There’s a part of Debbie Yow the athletic director that’s still very much Debbie Yow the basketball coach, and for that reason she is hesitant to take too much of a victory lap in the wake of N.C. State’s unprecedented success in the fall season. In her mind, it’s just the end of the first quarter.
That said, the Wolfpack’s seventh-place finish in the fall Leafield Directors’ Cup standings – which measure success across all sports and are scrutinized closely by athletic directors, if not necessarily fans – was not only the best of any ACC school but the best in N.C. State history. All six sports reached the postseason, football finished ranked in the top 25 and volleyball won an NCAA tournament match for the first time.
And that doesn’t account for swimming or wrestling, both of which have become ACC and even national powerhouses since Yow arrived in the summer of 2010. An overall lack of competitiveness in non-revenue sports was one of the strongest criticisms of her predecessor, Lee Fowler, but that certainly is no longer the case at N.C. State, and that has been building for a while. The Wolfpack has improved its fall position four years in a row. Its 35th -place fall finish two years ago was its best since 2003. Its 12th-place finish last year was a new record, broken this fall.
Anytime there’s a first ever, I feel good about it. Because it’s the first time ever all our fall sports have gone to the postseason, I feel a great sense of pride what our coaches and athletes have achieved, yes, I do.
N.C. State athletic directory Debbie Yow
Sign Up and Save
Get six months of free digital access to The News & Observer
So whatever hesitation Yow may have in taking credit for what she considers to be an incomplete result is outweighed by her pride in what N.C. State did in the first semester.
“Anytime there’s a first ever, I feel good about it,” Yow said from Indianapolis, where she is attending the NCAA convention. “Because it’s the first time ever all of our fall sports have gone to the postseason, I feel a great sense of pride what our coaches and athletes have achieved, yes, I do.”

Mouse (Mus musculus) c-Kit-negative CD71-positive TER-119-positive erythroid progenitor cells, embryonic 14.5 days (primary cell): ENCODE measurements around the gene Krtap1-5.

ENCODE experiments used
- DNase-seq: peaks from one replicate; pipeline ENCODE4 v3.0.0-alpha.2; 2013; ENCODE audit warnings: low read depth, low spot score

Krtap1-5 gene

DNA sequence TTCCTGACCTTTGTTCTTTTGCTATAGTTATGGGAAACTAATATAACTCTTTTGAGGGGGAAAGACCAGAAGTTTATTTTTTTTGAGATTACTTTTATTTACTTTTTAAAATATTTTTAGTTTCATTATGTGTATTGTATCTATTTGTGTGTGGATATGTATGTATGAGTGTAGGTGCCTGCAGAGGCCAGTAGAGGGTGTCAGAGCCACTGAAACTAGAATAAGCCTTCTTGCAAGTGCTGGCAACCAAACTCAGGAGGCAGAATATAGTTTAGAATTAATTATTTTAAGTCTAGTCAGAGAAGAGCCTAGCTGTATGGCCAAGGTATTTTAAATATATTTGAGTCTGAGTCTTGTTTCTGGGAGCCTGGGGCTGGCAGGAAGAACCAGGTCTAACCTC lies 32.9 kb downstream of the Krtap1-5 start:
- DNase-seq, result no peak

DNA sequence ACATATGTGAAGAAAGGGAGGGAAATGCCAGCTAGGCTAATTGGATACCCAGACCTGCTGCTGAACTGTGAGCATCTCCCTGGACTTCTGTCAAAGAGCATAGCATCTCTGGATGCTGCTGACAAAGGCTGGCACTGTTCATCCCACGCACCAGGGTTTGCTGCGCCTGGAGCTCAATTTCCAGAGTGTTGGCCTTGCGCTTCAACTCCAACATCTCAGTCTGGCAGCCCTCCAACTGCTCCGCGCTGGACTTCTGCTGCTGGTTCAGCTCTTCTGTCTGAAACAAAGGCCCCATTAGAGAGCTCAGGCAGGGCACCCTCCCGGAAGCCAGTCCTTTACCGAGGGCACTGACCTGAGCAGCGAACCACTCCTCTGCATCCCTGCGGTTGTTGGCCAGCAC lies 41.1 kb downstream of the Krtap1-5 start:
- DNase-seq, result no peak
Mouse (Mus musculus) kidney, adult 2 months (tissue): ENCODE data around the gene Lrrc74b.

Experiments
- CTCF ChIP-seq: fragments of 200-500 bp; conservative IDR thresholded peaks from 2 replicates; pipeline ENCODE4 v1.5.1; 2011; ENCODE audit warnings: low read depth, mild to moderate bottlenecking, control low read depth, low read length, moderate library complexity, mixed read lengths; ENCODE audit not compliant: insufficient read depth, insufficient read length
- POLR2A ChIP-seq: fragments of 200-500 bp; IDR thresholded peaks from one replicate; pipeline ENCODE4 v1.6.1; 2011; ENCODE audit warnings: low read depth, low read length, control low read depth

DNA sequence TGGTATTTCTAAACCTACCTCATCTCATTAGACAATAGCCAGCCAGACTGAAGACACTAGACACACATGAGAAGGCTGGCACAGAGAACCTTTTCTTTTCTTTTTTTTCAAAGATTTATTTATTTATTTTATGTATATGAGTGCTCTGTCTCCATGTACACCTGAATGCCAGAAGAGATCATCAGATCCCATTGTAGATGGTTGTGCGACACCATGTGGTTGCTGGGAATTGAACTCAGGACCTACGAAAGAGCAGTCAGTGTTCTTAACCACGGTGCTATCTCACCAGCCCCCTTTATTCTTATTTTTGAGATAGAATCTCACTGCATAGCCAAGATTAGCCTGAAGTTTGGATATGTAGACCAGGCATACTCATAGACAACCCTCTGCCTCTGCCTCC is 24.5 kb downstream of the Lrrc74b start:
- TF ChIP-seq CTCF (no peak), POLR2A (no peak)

For rival fans and administrators at North Carolina and Duke, this will not seem like a big deal. Those schools have set the pace in Olympic sports for years, and not just in the ACC. They direct considerable resources toward sports like soccer and lacrosse, have dozens of NCAA trophies to show for it and take pride in that success. North Carolina has finished in the top-10 nationally in the final standings in four of the past five years and led the ACC in 18 of the past 23. Duke has eight top-15 finishes since 1998.
The ACC in general – Virginia and Wake Forest as well, notably – pushes hard across the board, not just in football and men’s basketball, the sports that bring in all the money and have the undivided attention of many athletic administrators. (And that’s not a criticism of the latter approach: it’s a smart and pragmatic way to do business in this money-grubbing era of college athletics.)
But that history of success hasn’t been the case at N.C. State, and being able to climb ahead of more accomplished non-revenue programs at Duke and UNC and Virginia and Wake Forest, for one season at least, is a significant milestone. It’s harder to move up that ladder in the ACC than just about anywhere other than the Pac-12, where Stanford is a Directors’ Cup dynasty.
“Living in another conference could be very different from that perspective,” Yow said. “On the other hand, that attracts a number of the best athletes in the country, just like basketball does.”
There are a few reasons for this success. Yow hasn’t hesitated to replace her own hires as needed – whether that be in men’s basketball or men’s soccer – and the collective success has created a culture of competitiveness among coaches. Some of it is less abstract: N.C. State uses a research service to look at other schools’ budgets and coaching contracts, and has leveraged that information to target where it can spend money with the most impact.
The investment in these sports may not represent a huge additional investment in terms of actual dollars, but it is in percentage terms. And it’s one of several ways N.C. State, for the first time, has caught up with its local rivals in the fall.
“Football and basketball come first. I can’t change that,” Yow said. “But they get it. They get it because they get some of the things they want. They can see we’re trying.”
Sports columnist Luke DeCock: 919-829-8947, email@example.com, @LukeDeCock
LEGENDS OF THE FALL
N.C. State achieved its highest-ever ranking in the fall standings of the Learfield Directors' Cup, which measures success across all sports. The Wolfpack was seventh. North Carolina, which has led the ACC in the final standings in 18 of the past 23 years, was 15th, while Duke was 11th.
NC State fall standings
NC State final standings
Duke final standings
UNC final standings
SOURCE: NACDA, Learfield Directors' Cup